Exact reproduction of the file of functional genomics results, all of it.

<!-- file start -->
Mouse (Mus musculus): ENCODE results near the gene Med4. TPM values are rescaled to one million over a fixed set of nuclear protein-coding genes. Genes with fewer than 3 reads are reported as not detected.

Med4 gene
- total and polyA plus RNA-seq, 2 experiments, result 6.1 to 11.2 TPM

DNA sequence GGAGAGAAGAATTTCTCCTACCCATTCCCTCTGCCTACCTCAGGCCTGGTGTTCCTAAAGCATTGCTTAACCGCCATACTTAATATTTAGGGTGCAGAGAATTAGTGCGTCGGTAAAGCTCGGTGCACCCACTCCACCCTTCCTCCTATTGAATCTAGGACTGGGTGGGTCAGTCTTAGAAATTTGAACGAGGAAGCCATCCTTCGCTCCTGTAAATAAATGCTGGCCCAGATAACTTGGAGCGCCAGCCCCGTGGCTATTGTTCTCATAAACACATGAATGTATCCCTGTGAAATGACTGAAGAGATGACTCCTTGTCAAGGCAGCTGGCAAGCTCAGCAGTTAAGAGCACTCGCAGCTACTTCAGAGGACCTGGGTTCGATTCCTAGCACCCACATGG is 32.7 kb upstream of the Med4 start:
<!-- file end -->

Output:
Mouse (Mus musculus): ENCODE results near the gene Med4. TPM values are rescaled to one million over a fixed set of nuclear protein-coding genes. Genes with fewer than 3 reads are reported as not detected.

Med4 gene
- total and polyA plus RNA-seq, 2 experiments, result 6.1 to 11.2 TPM

DNA sequence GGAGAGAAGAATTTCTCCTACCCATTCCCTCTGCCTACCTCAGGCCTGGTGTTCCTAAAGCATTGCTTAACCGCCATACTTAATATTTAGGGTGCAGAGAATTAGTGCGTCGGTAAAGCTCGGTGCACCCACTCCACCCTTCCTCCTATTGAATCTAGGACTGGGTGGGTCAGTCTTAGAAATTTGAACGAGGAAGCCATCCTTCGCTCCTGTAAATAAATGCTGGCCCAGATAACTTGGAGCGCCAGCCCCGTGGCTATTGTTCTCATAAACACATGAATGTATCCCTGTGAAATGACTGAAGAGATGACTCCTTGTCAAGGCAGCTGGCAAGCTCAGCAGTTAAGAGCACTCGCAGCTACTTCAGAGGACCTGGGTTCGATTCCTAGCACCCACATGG is 32.7 kb upstream of the Med4 start: